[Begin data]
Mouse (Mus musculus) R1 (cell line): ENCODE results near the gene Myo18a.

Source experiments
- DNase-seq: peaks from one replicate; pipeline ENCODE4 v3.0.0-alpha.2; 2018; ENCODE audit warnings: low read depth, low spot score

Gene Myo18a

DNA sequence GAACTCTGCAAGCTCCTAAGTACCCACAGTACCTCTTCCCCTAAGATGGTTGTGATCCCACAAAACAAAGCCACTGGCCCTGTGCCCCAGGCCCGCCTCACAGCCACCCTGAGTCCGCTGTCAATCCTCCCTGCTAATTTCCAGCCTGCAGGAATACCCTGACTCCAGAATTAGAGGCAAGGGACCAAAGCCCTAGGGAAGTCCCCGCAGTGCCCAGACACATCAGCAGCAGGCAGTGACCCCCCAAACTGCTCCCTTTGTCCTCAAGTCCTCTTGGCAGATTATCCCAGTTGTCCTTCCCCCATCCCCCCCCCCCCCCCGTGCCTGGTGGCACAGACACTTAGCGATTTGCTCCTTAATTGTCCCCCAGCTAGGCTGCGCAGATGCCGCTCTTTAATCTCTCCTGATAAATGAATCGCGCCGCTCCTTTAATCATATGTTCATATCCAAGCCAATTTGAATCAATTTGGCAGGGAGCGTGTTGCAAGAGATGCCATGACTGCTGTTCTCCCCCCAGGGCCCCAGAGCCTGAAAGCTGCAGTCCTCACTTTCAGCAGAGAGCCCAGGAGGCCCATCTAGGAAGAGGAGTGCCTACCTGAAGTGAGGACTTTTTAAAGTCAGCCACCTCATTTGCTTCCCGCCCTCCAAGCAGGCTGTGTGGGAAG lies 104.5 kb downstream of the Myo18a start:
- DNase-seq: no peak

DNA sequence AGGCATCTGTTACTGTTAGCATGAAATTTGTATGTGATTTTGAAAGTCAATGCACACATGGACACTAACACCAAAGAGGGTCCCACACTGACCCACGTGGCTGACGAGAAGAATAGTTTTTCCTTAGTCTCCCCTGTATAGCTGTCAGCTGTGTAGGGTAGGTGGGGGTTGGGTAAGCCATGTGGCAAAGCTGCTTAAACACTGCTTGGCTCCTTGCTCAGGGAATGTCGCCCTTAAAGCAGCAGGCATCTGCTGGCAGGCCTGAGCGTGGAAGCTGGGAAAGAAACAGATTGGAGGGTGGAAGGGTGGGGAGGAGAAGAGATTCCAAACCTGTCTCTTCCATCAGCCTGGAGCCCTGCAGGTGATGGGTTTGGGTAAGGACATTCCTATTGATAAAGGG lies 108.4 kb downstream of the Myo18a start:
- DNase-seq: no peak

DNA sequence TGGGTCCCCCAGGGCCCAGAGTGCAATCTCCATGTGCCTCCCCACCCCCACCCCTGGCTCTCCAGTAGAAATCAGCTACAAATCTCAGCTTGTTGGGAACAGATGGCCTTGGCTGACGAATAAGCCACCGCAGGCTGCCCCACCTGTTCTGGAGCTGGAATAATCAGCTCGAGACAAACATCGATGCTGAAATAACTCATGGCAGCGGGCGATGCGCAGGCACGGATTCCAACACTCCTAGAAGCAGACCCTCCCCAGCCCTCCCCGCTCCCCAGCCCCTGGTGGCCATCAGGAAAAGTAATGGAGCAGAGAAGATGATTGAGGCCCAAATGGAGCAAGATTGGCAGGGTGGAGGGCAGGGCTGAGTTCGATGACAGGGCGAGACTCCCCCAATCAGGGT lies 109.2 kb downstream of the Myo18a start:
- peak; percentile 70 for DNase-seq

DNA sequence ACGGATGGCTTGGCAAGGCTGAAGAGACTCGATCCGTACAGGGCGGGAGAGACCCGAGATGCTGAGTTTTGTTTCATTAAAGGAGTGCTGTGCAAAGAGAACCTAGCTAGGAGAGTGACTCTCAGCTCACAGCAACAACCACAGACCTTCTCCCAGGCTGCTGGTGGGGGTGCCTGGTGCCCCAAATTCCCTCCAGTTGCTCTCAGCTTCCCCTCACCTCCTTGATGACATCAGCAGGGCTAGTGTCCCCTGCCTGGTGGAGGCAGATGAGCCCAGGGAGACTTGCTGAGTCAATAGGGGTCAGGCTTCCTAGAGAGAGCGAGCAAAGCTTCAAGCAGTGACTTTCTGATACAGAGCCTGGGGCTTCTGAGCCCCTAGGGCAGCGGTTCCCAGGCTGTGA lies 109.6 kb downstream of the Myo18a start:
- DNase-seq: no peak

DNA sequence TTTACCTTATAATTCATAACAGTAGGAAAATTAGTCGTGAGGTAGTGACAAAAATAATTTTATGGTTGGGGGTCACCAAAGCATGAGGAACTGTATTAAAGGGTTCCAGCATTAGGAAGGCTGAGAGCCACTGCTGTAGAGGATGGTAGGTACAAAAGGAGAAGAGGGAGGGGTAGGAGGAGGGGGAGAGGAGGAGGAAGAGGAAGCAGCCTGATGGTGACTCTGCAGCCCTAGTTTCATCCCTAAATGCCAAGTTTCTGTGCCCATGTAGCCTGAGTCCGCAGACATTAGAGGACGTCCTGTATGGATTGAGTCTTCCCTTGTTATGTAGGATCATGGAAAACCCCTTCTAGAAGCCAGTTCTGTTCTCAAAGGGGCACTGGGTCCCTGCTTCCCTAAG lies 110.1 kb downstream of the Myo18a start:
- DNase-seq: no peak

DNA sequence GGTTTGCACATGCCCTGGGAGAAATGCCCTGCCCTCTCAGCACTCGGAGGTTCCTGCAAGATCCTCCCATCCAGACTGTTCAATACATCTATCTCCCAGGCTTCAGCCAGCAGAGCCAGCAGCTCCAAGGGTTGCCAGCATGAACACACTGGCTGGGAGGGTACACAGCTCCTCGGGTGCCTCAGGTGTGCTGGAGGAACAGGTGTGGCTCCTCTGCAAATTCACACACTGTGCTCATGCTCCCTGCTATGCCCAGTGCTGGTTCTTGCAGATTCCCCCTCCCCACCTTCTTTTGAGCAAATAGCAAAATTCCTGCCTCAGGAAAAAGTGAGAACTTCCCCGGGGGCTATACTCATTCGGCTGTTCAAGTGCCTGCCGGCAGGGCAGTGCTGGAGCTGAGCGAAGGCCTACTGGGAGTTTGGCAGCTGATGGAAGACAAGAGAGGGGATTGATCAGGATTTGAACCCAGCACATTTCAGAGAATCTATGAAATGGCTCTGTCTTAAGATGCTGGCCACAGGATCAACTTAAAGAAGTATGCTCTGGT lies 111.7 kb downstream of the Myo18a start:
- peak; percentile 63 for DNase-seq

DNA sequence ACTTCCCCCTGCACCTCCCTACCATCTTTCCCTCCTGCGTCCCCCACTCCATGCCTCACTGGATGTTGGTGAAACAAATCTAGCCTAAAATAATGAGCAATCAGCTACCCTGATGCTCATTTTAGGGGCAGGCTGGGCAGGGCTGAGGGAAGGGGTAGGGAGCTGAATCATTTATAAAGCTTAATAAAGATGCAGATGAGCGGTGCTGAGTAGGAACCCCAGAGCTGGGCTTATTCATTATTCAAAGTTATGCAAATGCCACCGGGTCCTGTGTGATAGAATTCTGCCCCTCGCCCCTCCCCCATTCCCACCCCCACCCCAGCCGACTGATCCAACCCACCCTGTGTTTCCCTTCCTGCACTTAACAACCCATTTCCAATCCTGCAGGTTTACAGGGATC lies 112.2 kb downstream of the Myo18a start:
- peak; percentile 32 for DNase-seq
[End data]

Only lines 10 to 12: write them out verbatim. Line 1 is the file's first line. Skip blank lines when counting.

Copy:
- peak; percentile 70 for DNase-seq

DNA sequence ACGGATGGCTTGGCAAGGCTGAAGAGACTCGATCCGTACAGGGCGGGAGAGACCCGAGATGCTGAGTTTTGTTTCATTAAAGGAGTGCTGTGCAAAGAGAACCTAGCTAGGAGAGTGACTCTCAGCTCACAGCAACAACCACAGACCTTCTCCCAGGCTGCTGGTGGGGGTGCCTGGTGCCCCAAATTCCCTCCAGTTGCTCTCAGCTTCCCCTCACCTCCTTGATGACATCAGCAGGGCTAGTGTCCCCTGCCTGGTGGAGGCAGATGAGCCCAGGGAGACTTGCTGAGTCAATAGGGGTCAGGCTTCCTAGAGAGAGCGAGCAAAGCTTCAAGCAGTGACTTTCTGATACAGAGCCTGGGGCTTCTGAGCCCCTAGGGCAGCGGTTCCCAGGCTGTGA lies 109.6 kb downstream of the Myo18a start:
- DNase-seq: no peak